8 shocking new social media facts

Did you know 7 percent of Americans have never heard of Facebook? Read on for more startling stats.

I’m pleased to collaborate with Edison Research on the new Social Habit Project. I’m a numbers geek, so I’m overjoyed to finally get some social media data we can trust.

Here are eight fantastic facts from the Social Habit’s latest study.

1. Seven percent of Americans have never heard of Facebook.

How can seven out of 100 people have no clue about Facebook? The social network has dominated all media—not just social media—for a couple of years now. It’s on TV, in magazines, and in the news. It even has its own movie.

This is one mind-blowing fact. Who are these people? Even my mom knows about the “Facebox.”

2. Eighty percent of Americans between the ages of 18-24 use Facebook.

Can you name any other product in the world that 80 percent of young people in the United States use? I asked this question in a class once and somebody shouted “toilet paper.” Very funny, but that’s not a brand.

Facebook is, and its penetration is beyond belief. That fact alone might be why some people would want to invest in it.

3. Over three years, Facebook acquired one new user in the U.S. every second.

Check out the growth rate between 2009 and 2012. Over three years, Facebook acquired about 3,805 new users per hour. That equates to almost one new user per second—and that’s just in the U.S. I wish I had the server installation and maintenance contract for this outfit.

4. Seventy-four million Americans are passive about privacy.

If we believe these numbers—and we do—74 million Americans are at least somewhat concerned about privacy issues on Facebook. That is one significant gaggle of people.

Why is there no outcry? Why isn’t anybody doing anything? How come there is no Occupy Facebook movement? Seems a little passive to me.

5. One in three people is a social media stalker.

How many social media users are active on Facebook but never post? If you guessed about one-third, it’s only because you looked at the graph first. I would have guessed about 5 percent. Shows how much I know. I guess I haven’t earned my guru merit badge yet.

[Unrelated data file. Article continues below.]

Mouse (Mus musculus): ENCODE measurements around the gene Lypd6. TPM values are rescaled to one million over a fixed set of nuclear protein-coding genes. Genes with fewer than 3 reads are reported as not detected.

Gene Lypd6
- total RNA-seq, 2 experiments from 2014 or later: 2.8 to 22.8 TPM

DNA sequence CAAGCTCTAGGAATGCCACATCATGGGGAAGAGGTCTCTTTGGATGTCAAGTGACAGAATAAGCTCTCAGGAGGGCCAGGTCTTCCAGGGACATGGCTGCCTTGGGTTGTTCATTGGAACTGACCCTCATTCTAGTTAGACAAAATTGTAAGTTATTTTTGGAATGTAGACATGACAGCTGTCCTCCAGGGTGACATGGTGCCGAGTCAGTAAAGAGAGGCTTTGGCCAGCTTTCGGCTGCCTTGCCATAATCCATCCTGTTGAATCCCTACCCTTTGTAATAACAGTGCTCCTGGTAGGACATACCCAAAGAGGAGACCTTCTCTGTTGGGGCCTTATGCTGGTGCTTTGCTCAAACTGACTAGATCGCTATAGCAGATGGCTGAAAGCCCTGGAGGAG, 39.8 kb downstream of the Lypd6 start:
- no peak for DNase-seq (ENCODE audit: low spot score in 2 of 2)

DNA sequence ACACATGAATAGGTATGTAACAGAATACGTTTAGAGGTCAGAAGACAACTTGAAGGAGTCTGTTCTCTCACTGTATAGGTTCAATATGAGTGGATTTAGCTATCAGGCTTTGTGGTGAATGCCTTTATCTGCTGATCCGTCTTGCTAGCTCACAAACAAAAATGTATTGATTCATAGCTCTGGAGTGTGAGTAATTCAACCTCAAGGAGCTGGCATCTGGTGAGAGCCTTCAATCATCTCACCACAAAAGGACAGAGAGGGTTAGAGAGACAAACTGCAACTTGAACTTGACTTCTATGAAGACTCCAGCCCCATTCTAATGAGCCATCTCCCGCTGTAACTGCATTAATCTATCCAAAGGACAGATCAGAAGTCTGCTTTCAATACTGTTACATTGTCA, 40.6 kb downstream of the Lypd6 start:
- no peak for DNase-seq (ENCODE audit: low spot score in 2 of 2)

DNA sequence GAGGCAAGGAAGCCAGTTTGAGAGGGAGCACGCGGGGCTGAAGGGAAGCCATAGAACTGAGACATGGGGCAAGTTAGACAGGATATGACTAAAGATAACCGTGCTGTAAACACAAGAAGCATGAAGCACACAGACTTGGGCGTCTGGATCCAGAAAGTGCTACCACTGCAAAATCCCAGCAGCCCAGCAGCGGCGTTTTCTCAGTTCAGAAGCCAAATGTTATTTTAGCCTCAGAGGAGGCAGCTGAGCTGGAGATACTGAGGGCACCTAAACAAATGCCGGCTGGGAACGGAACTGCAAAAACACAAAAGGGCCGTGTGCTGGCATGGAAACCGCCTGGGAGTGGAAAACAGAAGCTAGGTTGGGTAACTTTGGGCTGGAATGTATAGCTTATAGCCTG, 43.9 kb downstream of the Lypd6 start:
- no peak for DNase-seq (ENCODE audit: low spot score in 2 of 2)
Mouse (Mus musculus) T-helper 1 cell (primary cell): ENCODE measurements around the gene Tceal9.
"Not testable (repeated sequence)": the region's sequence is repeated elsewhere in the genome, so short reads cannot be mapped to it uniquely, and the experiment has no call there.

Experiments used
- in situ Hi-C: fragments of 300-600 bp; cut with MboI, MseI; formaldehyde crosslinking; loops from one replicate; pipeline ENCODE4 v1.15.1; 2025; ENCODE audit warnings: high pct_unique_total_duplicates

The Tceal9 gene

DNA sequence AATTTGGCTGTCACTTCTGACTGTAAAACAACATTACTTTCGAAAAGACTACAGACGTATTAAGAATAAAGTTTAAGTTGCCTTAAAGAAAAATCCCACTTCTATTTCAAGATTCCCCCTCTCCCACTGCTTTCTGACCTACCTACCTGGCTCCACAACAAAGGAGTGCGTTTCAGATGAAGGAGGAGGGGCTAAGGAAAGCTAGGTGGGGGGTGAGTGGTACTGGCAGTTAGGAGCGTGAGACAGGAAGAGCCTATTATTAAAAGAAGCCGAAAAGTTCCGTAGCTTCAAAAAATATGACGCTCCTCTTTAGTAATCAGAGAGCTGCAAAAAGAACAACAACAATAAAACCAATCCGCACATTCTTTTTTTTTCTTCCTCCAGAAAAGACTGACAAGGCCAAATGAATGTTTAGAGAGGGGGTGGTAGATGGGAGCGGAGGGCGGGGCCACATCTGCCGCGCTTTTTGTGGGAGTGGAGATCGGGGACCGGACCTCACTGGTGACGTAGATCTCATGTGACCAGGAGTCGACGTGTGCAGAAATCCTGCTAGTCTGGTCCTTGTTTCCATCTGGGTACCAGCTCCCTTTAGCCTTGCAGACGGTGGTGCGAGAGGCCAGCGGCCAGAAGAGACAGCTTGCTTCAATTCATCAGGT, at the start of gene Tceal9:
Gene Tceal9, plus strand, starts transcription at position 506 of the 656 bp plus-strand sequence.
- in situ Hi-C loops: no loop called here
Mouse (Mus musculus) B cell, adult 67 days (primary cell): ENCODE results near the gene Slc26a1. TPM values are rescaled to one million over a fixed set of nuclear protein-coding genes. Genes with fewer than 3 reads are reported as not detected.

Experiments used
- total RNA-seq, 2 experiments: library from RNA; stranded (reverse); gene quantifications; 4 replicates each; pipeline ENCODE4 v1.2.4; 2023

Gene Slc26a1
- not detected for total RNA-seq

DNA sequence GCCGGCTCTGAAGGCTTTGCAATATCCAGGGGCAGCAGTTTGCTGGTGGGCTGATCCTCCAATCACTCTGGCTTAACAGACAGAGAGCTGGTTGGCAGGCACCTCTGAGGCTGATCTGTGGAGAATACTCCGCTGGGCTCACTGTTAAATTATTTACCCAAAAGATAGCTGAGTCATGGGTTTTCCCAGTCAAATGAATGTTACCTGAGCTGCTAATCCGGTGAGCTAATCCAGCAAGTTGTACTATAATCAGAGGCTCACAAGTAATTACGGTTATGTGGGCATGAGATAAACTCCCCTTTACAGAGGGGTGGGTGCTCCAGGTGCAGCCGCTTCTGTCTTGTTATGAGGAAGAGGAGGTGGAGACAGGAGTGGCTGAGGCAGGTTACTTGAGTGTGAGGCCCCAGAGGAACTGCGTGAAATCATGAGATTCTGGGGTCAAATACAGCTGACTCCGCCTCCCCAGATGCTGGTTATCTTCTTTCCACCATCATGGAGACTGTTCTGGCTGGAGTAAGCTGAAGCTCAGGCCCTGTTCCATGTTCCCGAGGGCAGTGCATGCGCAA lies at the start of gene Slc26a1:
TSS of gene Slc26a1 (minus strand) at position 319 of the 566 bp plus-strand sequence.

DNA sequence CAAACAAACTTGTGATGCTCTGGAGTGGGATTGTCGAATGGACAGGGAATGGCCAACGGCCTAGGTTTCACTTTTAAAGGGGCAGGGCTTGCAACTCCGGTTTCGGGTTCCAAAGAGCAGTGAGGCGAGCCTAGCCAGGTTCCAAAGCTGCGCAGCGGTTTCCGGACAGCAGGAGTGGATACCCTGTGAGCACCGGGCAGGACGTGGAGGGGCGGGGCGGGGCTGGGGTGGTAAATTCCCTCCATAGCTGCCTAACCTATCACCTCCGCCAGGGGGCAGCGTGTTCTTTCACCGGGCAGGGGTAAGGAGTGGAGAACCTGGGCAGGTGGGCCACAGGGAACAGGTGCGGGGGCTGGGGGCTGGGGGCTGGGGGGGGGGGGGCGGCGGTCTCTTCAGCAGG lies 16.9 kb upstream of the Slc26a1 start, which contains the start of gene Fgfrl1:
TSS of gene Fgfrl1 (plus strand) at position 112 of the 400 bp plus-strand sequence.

6. Foursquare still sucks.

Maybe I took some liberty with that conclusion, but the data show there has been a dramatic drop-off in both the use of location-based services and the amount of check-ins.

Why? Foursquare doesn’t deliver enough value to its users. We want free pastries and we want them now. Here’s the bright side. It has never been easier to become the fake mayor of your favorite donut shop.

7. Companies are rapidly figuring out social media.

This chart is a real eye-popper. I don’t think human nature has changed since 2010 to be more open to following brands and companies. People don’t wake up in the middle of the night in a cold sweat and with the sudden realization that they simply must follow more brands on Facebook.

Here’s how I interpret this chart: Brands are delivering more value so people want to follow them. This is a pretty amazing validation that the money companies spend on social media has at least some impact on customer connections.

8. Content marketing is for real.

Here’s more good news for marketers. A significant number of people come to our social media sites because they like the content, not just because they can get a coupon.

I would like to see more research about loyalty to coupons versus content, attitudes, conversions, etc., but this is pretty encouraging. Maybe there is an alternative to buying off fans and followers with daily discounts?

If you think this information is interesting, wait until you see the whole report. It’s very well done, and has a lot of pictures of Beyonce and Justin Bieber. Well, no it doesn’t. But I’ll suggest it for the next report, along with free pastries.

Many thanks to my partners Jay Baer, Jason Falls and Tom Webster of Edison Research for collaborating on this project.

What question should we include next time? Share in the comments.

Mark Schaefer is the author of “Return On Influence” and blogs at grow, where a version of this article originally appeared. (Image via)

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